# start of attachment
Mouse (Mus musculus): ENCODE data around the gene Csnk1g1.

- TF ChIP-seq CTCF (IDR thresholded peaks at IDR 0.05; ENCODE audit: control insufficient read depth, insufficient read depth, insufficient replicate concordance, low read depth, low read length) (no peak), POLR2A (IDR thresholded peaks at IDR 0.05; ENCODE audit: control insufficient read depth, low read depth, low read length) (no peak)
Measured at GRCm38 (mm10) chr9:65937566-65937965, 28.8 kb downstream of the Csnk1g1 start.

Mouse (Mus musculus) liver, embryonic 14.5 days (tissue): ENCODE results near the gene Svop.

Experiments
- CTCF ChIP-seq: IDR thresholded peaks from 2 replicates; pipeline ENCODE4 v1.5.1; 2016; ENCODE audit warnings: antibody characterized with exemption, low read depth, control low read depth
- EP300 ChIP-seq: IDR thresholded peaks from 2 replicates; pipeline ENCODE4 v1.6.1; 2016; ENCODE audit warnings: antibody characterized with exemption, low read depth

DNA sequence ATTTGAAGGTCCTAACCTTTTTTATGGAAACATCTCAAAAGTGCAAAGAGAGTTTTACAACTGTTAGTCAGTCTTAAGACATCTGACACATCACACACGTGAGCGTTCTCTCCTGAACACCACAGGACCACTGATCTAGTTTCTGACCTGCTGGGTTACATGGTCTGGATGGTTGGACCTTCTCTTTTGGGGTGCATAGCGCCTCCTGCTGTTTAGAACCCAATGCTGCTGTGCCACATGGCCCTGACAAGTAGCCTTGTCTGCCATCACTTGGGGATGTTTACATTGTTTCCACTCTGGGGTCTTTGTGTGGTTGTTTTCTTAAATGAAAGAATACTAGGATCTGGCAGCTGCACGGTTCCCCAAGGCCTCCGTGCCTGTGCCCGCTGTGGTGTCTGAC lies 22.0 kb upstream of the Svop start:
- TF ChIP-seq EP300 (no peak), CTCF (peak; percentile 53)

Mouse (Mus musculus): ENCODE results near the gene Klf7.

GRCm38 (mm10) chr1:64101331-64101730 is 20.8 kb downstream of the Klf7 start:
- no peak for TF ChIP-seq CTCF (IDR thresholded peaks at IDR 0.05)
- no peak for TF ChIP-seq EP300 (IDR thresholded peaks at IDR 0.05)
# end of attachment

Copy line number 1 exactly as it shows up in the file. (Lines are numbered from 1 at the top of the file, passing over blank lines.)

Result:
Mouse (Mus musculus): ENCODE data around the gene Csnk1g1.